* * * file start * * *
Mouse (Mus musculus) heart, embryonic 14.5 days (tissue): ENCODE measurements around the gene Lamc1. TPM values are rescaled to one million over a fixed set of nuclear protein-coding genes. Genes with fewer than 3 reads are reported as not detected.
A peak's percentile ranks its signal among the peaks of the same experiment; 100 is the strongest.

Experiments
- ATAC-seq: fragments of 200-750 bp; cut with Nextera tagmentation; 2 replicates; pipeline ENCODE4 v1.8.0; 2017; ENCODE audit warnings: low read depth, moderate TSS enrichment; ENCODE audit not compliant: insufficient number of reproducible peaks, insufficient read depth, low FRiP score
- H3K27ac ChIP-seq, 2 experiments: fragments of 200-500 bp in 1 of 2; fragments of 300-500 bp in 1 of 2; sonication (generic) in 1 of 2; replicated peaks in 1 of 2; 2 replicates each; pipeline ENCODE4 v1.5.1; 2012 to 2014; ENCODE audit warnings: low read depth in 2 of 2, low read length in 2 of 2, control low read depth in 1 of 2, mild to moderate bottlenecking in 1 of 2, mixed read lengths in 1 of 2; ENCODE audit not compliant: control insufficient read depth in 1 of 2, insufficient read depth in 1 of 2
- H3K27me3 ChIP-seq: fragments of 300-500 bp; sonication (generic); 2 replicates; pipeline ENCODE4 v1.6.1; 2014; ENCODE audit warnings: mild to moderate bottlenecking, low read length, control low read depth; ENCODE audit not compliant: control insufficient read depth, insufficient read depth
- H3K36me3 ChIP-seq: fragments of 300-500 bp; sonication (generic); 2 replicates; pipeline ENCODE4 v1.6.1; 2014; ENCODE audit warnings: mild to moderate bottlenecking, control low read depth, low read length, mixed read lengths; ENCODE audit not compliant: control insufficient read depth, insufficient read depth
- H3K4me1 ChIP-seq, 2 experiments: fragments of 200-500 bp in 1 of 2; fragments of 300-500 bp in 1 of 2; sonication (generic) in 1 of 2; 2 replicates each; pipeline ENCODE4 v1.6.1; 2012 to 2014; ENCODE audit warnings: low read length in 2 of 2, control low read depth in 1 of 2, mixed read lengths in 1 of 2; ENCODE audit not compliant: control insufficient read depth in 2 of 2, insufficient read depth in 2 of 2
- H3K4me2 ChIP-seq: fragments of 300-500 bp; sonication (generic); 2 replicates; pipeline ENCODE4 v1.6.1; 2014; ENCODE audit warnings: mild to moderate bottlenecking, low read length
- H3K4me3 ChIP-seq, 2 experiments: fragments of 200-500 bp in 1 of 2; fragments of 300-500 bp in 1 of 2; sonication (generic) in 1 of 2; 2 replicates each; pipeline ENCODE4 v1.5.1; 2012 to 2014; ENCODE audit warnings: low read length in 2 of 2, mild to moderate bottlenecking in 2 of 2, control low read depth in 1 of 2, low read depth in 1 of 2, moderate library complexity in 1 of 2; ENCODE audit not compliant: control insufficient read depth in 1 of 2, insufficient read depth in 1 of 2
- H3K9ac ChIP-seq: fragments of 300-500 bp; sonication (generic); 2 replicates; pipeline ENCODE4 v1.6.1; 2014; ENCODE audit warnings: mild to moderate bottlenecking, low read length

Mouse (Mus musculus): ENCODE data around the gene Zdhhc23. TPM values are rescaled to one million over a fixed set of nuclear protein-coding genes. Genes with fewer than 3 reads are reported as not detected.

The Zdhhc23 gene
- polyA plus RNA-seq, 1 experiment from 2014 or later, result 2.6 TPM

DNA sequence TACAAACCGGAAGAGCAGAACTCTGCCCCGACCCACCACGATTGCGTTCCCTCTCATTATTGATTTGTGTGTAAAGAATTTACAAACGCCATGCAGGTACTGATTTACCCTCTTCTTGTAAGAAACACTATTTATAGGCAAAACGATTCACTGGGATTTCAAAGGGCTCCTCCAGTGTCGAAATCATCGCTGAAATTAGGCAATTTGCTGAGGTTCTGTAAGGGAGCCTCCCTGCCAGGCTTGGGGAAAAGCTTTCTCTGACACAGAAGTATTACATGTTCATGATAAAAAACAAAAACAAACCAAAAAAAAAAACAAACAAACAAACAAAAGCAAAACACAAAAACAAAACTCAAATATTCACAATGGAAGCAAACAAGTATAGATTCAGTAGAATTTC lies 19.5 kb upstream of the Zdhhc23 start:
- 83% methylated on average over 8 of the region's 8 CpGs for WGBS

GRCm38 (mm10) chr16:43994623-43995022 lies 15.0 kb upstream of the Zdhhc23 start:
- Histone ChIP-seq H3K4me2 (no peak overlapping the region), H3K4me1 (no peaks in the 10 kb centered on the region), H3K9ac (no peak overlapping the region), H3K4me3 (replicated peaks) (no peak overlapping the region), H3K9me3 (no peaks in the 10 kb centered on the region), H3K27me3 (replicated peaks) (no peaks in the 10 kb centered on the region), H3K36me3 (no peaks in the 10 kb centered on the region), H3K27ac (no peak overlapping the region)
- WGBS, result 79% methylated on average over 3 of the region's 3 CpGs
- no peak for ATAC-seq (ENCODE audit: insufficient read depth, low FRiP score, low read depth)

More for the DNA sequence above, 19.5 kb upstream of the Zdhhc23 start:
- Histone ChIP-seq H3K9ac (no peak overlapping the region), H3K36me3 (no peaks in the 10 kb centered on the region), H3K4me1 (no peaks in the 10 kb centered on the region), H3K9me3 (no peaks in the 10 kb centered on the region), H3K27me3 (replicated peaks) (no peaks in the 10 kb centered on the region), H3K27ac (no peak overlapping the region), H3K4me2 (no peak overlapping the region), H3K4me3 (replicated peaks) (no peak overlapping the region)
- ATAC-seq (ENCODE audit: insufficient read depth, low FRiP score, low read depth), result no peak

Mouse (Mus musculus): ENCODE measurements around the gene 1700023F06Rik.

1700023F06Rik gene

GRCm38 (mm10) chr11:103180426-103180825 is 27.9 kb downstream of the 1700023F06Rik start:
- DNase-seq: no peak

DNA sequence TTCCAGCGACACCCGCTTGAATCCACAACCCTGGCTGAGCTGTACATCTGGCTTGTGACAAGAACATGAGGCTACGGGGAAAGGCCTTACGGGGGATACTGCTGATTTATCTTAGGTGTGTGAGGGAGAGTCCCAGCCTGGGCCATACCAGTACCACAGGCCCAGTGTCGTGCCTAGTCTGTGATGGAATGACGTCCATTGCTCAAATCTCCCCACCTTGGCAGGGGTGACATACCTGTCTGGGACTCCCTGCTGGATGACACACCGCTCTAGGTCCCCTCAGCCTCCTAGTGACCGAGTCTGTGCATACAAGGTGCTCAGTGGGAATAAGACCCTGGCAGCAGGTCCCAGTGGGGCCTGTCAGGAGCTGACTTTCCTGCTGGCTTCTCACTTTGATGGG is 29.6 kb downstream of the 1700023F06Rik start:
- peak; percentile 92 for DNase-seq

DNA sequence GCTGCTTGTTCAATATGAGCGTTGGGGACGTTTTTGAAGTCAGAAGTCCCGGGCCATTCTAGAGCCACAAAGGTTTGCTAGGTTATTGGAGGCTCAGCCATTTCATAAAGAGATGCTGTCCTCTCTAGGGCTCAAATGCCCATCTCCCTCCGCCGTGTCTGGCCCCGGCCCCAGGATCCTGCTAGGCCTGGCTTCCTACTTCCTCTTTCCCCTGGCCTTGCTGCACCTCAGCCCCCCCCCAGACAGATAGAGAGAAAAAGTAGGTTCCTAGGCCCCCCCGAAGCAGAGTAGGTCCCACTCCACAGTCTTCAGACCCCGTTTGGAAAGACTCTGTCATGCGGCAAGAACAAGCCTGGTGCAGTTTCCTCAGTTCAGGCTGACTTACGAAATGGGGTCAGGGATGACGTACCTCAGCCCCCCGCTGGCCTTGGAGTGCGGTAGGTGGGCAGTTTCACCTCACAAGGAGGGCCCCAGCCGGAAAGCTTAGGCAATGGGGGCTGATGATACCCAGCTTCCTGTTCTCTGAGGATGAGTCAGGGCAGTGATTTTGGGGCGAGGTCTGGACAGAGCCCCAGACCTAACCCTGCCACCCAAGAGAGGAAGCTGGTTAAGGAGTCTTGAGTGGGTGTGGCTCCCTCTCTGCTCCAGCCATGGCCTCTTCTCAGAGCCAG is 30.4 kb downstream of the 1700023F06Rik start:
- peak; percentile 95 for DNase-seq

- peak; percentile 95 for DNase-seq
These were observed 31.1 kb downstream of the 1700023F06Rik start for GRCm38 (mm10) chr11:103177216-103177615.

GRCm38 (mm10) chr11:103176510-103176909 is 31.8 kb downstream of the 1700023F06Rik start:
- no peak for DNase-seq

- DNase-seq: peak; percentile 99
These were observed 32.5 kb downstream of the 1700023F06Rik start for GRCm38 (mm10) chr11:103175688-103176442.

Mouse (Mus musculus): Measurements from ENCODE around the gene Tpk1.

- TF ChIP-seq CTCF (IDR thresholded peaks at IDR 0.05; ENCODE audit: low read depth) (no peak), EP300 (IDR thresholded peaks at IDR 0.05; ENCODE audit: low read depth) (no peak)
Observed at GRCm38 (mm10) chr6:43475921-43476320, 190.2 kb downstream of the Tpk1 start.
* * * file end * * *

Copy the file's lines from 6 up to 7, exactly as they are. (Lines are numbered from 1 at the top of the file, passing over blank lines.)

- H3K27me3 ChIP-seq: fragments of 300-500 bp; sonication (generic); 2 replicates; pipeline ENCODE4 v1.6.1; 2014; ENCODE audit warnings: mild to moderate bottlenecking, low read length, control low read depth; ENCODE audit not compliant: control insufficient read depth, insufficient read depth
- H3K36me3 ChIP-seq: fragments of 300-500 bp; sonication (generic); 2 replicates; pipeline ENCODE4 v1.6.1; 2014; ENCODE audit warnings: mild to moderate bottlenecking, control low read depth, low read length, mixed read lengths; ENCODE audit not compliant: control insufficient read depth, insufficient read depth